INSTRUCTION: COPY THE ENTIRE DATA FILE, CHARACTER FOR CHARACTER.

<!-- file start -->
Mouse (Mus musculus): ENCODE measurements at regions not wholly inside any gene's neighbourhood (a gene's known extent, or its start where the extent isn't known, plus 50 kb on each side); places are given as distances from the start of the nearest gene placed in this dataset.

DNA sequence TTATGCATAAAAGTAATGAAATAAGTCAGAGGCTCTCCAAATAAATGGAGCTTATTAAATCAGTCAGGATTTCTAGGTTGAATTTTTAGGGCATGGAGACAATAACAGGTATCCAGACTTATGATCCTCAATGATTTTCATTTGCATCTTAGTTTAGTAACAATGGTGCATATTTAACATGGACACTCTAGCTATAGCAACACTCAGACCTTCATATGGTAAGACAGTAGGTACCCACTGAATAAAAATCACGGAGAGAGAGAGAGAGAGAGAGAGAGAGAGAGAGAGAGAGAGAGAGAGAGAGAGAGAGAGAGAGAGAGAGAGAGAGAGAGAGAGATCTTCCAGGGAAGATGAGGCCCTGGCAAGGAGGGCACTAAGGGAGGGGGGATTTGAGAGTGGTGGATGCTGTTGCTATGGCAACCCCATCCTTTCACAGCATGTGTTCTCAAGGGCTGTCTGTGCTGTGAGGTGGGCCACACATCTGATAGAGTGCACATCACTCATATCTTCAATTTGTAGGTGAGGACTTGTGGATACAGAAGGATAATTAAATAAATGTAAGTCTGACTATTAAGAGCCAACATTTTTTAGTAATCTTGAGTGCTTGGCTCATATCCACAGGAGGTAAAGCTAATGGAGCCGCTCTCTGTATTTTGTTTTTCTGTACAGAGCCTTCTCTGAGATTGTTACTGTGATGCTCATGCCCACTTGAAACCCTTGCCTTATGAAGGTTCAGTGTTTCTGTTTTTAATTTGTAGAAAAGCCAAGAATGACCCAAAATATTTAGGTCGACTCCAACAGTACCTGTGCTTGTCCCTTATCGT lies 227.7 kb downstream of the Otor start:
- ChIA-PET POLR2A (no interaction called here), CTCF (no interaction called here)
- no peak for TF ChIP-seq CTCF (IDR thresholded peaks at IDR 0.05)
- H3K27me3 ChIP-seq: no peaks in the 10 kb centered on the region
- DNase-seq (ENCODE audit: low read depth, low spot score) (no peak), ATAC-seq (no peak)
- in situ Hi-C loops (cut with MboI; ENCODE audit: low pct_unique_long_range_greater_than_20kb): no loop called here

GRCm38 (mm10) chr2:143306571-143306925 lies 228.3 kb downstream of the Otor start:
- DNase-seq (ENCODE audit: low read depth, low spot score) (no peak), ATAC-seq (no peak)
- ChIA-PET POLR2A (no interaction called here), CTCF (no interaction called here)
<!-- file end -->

Mouse (Mus musculus): ENCODE measurements at regions not wholly inside any gene's neighbourhood (a gene's known extent, or its start where the extent isn't known, plus 50 kb on each side); places are given as distances from the start of the nearest gene placed in this dataset.

DNA sequence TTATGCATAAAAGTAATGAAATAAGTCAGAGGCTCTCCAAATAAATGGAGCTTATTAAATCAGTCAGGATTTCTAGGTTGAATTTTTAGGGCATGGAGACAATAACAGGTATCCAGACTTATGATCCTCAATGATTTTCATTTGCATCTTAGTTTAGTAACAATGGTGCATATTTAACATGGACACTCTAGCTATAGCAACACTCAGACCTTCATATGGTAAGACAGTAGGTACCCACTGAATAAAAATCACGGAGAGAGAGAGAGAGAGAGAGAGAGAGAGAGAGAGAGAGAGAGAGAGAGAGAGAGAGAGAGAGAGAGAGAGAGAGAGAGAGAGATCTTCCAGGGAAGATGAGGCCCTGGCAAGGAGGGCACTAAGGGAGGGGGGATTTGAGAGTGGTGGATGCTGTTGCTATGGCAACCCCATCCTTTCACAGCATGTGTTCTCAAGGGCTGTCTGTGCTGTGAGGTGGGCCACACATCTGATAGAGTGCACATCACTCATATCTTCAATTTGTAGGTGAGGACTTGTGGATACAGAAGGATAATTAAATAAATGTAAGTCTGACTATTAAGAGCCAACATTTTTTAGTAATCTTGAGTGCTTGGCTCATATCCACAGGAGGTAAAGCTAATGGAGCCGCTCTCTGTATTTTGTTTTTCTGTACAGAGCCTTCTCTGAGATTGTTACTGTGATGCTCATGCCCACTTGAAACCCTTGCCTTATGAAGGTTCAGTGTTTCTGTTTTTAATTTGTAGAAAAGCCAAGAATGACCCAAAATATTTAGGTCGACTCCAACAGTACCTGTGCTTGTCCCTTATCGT lies 227.7 kb downstream of the Otor start:
- ChIA-PET POLR2A (no interaction called here), CTCF (no interaction called here)
- no peak for TF ChIP-seq CTCF (IDR thresholded peaks at IDR 0.05)
- H3K27me3 ChIP-seq: no peaks in the 10 kb centered on the region
- DNase-seq (ENCODE audit: low read depth, low spot score) (no peak), ATAC-seq (no peak)
- in situ Hi-C loops (cut with MboI; ENCODE audit: low pct_unique_long_range_greater_than_20kb): no loop called here

GRCm38 (mm10) chr2:143306571-143306925 lies 228.3 kb downstream of the Otor start:
- DNase-seq (ENCODE audit: low read depth, low spot score) (no peak), ATAC-seq (no peak)
- ChIA-PET POLR2A (no interaction called here), CTCF (no interaction called here)